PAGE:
Fear of Engulfment
by: Margaret Paul, Ph.D.
Roger, 33, is a successful engineer. Married with one child, Roger called me because his marriage was falling apart. His wife, Laura, had recently told him that the marriage was over unless they got some help. She told him she just couldn’t take it any more.
Roger and Laura were both on the phone for their first phone session with me. Laura described what the problem was for her.
“Roger is never present – not with me, not with our daughter. He just does his own thing and doesn’t consider what anyone else might need. If I get upset or irritated, he completely retreats and waits for me to fix it. He can retreat for days at a time and the energy around the house is awful. I try to take care of myself, but I just can’t be around his negativity.
“On top of that, if I ask him to do something, he either refused to do it, or says he will do it and then doesn’t, or ends up messing it up. I know he is competent because of the work he does, but he sure doesn’t act competent at home. The only time he is really interested in me is when I’ve completely pulled back. If I want anything from him, he retreats. I can’t live like this anymore!”
“Roger,” I said, “Do you know what Laura is talking about?”
“I know what she is talking about, but I don’t see it the way she does. I just feel like she always wants something from me. I end up feeling criticized and trapped a lot. I shut down to get away from feeling trapped.”
“Do you still feel this way, now that she wants out of the marriage?”
“It’s funny that you should ask that. No. As soon as she said she wanted out, all of my feelings for her came back. I can’t figure it out!”
“Roger, was one or both of your parents controlling with you?”
“Yes, my mother. She was incredibly controlling.”
“And did you learn various ways of resisting her?”
“Yes!” Roger laughs. He obviously gets pleasure out of being resistant.
Roger has a deep fear of engulfment. As soon as someone wants something from him, his terror of losing himself is activated and he automatically resists. He does not even stop to ask himself if he wants to do whatever it is the other person wants. He does not stop to think about what he wants or what is in his highest good. He just resists.
He resists because not being controlled is more important to him than anything. Not being controlled is more important to Roger than being loving to himself or to others. Not being controlled is his God.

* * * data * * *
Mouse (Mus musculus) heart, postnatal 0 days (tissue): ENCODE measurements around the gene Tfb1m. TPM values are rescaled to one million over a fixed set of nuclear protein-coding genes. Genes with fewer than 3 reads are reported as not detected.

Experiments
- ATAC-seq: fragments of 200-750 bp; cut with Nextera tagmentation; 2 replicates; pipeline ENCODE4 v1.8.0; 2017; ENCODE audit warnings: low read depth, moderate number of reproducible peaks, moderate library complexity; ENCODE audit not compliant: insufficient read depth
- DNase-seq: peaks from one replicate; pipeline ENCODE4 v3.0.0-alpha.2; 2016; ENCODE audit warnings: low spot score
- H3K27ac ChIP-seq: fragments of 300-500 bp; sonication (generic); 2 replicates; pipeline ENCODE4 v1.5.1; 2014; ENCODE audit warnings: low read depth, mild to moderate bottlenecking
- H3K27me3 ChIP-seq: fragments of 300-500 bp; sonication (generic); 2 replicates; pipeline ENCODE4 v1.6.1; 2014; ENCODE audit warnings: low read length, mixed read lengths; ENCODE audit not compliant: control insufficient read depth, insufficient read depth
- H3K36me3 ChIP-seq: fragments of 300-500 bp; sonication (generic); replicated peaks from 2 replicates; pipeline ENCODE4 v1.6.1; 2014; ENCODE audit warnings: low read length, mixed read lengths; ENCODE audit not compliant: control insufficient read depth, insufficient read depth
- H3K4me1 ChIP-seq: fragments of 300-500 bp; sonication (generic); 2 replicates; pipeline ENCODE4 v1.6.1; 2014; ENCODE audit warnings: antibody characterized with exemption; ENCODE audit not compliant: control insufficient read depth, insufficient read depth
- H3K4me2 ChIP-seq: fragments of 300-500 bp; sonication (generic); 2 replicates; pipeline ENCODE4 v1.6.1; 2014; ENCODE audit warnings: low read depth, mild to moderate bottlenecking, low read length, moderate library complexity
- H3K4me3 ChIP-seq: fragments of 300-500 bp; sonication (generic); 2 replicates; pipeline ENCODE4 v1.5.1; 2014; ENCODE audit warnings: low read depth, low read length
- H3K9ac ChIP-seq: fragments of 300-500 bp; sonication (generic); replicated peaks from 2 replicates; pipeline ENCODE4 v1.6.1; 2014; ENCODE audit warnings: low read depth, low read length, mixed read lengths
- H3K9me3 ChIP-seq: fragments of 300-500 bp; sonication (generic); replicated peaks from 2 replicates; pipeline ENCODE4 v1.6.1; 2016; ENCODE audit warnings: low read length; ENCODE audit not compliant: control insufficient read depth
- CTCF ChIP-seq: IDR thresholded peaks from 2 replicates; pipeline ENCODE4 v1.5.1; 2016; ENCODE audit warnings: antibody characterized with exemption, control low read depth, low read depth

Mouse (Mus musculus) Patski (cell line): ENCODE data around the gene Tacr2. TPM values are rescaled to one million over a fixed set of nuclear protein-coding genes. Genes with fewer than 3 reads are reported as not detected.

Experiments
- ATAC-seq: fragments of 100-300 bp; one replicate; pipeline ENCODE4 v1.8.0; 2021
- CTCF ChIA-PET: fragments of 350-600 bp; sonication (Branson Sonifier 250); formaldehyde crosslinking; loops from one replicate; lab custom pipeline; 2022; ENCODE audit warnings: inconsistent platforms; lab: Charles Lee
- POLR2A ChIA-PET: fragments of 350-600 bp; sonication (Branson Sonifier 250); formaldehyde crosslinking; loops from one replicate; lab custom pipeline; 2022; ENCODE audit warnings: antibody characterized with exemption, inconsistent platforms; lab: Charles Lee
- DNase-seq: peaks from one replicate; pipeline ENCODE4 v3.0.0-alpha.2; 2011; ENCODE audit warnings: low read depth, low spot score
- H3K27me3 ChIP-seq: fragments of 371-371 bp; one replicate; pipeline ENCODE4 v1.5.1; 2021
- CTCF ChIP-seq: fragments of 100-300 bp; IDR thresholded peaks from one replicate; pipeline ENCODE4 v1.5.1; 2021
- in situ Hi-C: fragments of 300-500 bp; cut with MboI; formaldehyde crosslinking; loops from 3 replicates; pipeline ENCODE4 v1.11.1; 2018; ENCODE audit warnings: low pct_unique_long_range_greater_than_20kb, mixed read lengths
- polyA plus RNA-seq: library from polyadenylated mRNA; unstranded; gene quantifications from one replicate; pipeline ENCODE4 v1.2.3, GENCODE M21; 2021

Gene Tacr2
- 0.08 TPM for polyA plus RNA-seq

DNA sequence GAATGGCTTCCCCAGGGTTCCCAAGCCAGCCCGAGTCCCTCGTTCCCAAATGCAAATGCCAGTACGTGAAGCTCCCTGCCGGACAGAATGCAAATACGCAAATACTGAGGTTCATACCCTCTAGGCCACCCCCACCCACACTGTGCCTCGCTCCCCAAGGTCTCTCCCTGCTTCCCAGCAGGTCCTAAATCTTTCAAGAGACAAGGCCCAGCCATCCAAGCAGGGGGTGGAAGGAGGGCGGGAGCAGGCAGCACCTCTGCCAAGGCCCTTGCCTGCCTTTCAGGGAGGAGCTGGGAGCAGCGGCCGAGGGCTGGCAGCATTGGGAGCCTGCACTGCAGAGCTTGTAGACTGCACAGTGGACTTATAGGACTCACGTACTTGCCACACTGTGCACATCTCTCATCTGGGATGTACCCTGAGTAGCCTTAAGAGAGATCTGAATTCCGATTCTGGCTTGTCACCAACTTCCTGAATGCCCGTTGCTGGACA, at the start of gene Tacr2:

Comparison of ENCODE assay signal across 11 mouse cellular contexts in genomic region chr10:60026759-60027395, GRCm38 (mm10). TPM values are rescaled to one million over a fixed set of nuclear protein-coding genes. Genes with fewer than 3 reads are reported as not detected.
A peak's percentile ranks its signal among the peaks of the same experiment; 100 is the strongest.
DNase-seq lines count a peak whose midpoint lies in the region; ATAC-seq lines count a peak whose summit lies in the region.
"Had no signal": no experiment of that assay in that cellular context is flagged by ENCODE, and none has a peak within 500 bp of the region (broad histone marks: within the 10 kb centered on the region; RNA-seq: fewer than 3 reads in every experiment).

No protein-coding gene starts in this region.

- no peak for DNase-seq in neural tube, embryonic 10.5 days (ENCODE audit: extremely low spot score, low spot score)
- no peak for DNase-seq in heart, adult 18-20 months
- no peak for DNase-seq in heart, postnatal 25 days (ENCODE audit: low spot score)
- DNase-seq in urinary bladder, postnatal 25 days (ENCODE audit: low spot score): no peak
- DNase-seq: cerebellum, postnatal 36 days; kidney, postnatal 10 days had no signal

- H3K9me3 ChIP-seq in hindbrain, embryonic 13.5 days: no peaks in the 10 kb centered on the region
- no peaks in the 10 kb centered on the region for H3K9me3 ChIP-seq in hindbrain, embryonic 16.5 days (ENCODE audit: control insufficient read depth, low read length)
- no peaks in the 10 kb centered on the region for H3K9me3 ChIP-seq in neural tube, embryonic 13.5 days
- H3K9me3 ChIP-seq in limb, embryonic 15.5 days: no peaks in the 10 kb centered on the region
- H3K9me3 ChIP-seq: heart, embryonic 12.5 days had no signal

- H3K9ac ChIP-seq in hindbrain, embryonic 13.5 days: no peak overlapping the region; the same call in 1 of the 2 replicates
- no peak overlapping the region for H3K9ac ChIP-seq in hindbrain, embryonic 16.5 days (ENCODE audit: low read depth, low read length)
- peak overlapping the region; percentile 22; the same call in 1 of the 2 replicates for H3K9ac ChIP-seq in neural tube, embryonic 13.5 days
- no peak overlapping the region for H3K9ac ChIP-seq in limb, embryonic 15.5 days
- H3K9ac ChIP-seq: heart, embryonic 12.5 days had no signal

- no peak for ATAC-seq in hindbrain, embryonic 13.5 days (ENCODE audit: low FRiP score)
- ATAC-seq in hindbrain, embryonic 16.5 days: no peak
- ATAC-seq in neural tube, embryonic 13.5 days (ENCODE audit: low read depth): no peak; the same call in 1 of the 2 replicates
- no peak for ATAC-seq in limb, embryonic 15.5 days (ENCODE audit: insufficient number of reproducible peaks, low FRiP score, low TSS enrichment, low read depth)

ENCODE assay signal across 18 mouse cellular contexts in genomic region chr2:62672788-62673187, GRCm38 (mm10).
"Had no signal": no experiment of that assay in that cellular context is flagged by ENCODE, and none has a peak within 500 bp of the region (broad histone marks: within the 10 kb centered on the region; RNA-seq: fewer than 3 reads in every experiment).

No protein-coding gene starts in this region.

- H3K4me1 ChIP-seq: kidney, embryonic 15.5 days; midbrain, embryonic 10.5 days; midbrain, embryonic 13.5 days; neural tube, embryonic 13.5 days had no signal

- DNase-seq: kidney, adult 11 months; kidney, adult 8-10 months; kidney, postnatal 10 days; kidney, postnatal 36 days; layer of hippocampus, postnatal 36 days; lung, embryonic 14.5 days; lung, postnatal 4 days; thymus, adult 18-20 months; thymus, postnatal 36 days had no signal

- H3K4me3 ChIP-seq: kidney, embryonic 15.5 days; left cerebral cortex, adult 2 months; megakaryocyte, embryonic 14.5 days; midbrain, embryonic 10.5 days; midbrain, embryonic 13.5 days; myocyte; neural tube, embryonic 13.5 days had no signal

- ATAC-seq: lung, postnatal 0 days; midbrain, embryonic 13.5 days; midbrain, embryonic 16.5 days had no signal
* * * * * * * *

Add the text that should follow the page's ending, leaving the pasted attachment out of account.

While Laura can certainly be controlling at times – as we all can – she does not cause Roger’s resistance. His choice to resist rather than care about himself and others started as a small child, and has continued into adulthood. As long as not being controlled is more important to Roger than being loving, there is nothing Laura can do.
The real issue is that Roger has never developed an adult part of himself capable of thinking about what is best for him. He is operating from a small child aspect of himself who automatically resists in the face of Laura’s requests, just as he did with his mother. Until Roger is willing to do the inner work necessary to develop a loving adult self, he will continue to respond on automatic pilot, and Laura will continue to feel unloved by him.
The irony of the situation is that Roger is being controlled by his resistance. He is not deciding for himself what he wants and doesn’t want – he is just automatically resisting. He is not even conscious that he is choosing to resist.
Because Roger did not want to lose Laura, he was willing to do some inner work. The first step was to become aware of his resistance.
“Roger, I suggest that you consciously choose to resist rather than just doing it automatically. By choosing it, you will become aware of it. Are you willing to try this, or do you want to resist this too?”
Roger laughed. He could already feel his desire to resist doing what I asked him to do. But he did choose to try it.
Within a few months, Roger was very aware of choosing to resist. He was also aware that it was no longer much fun. It was not making him happy. Roger decided that it was more important for him to be loving than to resist being controlled. He was on the road to healing.